My colleague said that the unique thing about British culture was its ability to incorporate many foreign people and alien cultures into itself, thereby altering the incoming people and adding something new and positive to Britain in the process. Britain to him was like a black hole: able to absorb everything that comes within it’s gravity without itself changing. And if it does change then it is always for the better. I think this is called ‘flattering to deceive’. By saying something positive-sounding about Britain, namely, that its chief defining characteristic is its inclusiveness, he was hoping that I might not notice the unspoken negative corollary: by excluding nothing and no one, the term ‘British’ becomes so all-encompassing as to become totally meaningless.
My colleague said he had a grandparent or great-grandparent who was Polish and disliked the idea that this might make him less than 100% British in my eyes. It didn’t. There was nothing about him which wasn’t archetypally British. And after all, I am one-eighth Irish and Ireland isn’t technically part of Britain, though it was when my ancestors lived there.
So was I suggesting that only people whose British ancestry can be traced back to ancient times are authentically British? No. I was saying that in my opinion ethnicity is one aspect of one’s nationality. For example, the man in the picture below, Jared Taylor, the white separatist, was born and raised in Japan and he speaks perfect Japanese. Does this then make him as Japanese as the woman next to him? Not in my eyes.
If you want to say that ethnicity counts for absolutely nothing when defining nationality that’s up to you. It’s just not the way I see things.
I think my colleague might object that Britain and Japan are very different countries: one is multicultural and multi-ethnic while the other is as much of a mono-culture as you are likely to find. That’s why we associate ethnicity with Japanese nationality and not with British. I think I would agree with this. But Britain used to have the same level of homogeneity as Japan before the British people, against their will, had mass immigration foisted upon them. This would be like the Chinese forcibly settling a couple of million Han Chinese in Tibet and then declaring Tibet to be a multicultural country since many of its inhabitants are not native Tibetans. Well, duh, of course because you just settled them there, remember?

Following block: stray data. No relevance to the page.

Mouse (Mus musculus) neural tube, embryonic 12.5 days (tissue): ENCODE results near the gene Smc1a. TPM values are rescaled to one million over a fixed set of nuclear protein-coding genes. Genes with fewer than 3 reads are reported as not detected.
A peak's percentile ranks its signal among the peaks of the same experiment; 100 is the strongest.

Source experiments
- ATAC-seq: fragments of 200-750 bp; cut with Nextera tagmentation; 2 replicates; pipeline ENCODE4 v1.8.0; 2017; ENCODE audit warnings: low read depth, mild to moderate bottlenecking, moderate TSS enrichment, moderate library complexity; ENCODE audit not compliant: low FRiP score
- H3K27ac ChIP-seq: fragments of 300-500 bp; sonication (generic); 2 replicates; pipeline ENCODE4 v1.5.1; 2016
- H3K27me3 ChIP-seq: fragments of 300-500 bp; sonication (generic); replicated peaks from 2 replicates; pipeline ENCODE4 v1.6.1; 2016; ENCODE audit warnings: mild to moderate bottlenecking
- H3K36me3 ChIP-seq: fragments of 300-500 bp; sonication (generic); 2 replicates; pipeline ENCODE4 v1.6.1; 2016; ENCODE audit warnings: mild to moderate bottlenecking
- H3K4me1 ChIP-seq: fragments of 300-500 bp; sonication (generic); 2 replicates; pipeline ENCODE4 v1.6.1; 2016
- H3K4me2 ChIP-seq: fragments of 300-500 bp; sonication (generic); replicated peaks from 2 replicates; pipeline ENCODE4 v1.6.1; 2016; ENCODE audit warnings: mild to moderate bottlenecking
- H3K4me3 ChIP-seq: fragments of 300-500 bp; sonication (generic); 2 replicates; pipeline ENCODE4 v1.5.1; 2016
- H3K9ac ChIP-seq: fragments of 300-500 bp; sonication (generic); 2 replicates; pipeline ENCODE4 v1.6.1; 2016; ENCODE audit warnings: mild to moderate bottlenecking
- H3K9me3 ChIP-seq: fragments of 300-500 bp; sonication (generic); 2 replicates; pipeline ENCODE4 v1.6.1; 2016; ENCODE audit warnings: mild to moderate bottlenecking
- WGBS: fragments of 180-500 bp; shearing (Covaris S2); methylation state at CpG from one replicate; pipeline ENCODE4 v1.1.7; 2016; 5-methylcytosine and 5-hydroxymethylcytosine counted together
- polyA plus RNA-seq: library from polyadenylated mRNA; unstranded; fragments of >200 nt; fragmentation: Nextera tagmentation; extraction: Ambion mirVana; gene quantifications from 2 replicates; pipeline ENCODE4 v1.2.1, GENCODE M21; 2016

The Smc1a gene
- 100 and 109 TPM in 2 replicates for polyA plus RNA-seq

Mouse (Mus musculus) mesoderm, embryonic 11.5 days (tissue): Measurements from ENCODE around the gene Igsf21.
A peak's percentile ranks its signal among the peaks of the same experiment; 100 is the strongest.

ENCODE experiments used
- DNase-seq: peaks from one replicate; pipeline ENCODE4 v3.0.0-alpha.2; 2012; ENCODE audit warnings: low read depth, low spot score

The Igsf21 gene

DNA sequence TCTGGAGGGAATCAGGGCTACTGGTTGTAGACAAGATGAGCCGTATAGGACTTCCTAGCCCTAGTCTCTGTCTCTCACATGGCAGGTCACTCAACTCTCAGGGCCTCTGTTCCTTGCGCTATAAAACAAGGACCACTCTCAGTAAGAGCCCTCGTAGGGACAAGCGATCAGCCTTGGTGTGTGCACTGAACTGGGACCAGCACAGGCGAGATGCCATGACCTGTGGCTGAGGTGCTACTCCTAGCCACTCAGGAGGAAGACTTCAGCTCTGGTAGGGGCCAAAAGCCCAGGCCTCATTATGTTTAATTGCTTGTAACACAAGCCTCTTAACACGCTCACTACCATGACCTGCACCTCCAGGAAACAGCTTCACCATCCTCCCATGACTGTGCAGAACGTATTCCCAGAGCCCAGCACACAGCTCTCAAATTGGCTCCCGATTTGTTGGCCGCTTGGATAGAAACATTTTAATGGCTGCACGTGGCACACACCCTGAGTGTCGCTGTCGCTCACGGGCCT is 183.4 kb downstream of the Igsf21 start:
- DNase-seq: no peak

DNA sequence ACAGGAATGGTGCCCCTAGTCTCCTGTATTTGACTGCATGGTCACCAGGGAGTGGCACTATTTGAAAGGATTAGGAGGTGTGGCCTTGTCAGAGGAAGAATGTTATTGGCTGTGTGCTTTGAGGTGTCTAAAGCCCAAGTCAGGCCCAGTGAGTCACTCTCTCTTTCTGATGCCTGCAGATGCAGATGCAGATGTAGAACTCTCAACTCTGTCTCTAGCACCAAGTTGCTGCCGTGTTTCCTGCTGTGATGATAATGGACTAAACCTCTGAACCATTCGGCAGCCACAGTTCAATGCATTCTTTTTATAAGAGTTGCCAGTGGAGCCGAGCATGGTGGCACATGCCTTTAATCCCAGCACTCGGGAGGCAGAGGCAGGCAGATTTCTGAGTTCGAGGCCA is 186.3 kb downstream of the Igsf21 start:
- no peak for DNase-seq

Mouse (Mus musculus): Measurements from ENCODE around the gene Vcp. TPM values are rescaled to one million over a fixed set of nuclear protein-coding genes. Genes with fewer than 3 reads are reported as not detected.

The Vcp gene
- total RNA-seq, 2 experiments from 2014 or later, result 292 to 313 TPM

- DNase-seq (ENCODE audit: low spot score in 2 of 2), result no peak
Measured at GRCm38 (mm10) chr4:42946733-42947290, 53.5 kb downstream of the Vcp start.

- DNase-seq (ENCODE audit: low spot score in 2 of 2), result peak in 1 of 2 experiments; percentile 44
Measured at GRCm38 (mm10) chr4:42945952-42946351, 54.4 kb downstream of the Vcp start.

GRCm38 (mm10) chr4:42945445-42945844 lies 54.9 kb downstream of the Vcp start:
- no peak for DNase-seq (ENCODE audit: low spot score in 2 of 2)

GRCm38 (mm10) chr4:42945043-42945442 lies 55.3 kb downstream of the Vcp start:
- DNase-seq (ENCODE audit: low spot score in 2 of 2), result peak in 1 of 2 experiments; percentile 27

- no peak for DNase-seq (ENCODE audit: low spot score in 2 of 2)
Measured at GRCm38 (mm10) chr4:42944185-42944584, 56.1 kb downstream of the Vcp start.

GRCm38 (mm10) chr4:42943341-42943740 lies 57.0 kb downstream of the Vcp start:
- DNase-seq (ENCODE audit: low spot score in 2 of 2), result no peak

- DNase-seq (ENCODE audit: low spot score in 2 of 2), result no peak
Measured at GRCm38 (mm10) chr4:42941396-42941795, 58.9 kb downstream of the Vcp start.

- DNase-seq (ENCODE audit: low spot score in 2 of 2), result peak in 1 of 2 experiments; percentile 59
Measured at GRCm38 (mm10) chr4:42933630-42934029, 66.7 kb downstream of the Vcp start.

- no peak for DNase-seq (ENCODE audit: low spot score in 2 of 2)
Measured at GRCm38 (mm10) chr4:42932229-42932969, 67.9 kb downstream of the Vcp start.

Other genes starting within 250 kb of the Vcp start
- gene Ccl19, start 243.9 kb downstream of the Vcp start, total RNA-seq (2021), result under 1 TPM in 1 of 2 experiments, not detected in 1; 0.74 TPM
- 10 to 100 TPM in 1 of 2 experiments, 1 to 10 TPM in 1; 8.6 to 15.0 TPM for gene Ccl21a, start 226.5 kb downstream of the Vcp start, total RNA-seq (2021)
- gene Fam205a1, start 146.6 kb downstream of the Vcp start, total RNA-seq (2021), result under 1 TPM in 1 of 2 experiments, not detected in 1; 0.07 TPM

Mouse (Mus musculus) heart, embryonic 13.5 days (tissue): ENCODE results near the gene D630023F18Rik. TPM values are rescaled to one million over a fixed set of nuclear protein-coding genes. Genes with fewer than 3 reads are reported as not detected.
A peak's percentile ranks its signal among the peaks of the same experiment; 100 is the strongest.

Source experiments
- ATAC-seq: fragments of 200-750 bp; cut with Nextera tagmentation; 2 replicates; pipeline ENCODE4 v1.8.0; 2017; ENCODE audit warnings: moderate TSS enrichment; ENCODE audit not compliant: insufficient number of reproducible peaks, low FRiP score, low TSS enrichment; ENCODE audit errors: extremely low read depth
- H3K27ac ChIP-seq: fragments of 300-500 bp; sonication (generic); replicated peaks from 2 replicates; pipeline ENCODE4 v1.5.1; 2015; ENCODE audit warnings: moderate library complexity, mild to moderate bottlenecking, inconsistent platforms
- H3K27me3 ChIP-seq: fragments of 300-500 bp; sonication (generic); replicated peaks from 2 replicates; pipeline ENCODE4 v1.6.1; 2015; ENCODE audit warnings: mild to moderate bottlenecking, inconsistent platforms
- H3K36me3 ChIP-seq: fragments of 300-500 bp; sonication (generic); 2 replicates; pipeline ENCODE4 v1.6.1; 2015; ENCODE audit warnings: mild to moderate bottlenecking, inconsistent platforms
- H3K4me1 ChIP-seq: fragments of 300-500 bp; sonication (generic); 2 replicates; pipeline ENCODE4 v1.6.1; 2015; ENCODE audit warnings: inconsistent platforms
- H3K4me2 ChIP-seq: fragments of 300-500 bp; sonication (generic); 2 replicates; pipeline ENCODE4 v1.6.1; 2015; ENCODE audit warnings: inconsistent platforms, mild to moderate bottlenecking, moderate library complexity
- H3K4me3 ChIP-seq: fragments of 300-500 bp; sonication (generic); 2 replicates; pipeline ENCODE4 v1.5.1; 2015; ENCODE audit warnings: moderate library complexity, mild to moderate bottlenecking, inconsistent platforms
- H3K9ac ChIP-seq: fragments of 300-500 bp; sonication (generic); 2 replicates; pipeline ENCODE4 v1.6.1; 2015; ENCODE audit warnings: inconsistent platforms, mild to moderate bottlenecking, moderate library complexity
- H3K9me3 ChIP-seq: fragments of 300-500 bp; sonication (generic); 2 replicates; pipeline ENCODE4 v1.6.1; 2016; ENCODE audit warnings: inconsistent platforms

Would the Tibetans be wrong to view these Han Chinese children as less Tibetan than their own children? It doesn’t strike me as outrageous that they might.
Of course these new inhabitants might become model citizens and win over the natives. But what if the Han Chinese consistently outperformed the natives at school and in the workplace and began to occupy all the important positions of power? Surely this would lead to some resentment on the part of the natives. Just think of the high performing Ashkenazi Jews of eastern and central Europe during the 19th and 20th centuries.
Conversely these Han children might underperform at school and grow up to have higher rates of delinquency, welfare dependency, out-of-wedlock pregnancies, drug addiction and other forms of antisocial behaviour which would drag the already weak Tibetan economy down further. These Han might even complain that their underperformance was due, not to their own fecklessness and ineptness, but to structural inequalities in Tibetan society.
Neither of these imagined outcomes would be conducive to ethnic harmony but since one ethnic group almost invariably outperforms another, ethnic conflict is almost guaranteed.
It seems to me that both my colleague’s and my positions become ridiculous when taken to an extreme. Like any normal person I would much rather live next to the Muslim Haras Rafiq than to the wazzock pictured next to him so clearly neither ethnicity nor religion is everything. On the other hand, to say that ethnicity counts for nothing in an island nation whose genome changed very little for the 6,000 years preceding the Second World War strikes me as doctrinaire.
I think our difference of opinion is due to our ages: he is 27 and all he has ever known is multicultural Britain and at school and university all he ever heard was in favour of the state ideology.
I am 58 and the cheer-leaders for multiculturalism hadn’t yet got into their stride while I was at school. Even now I don’t understand why Britain had to be changed against the will of its people, nor why multicultural Britain is considered superior to the mono-culture it replaced.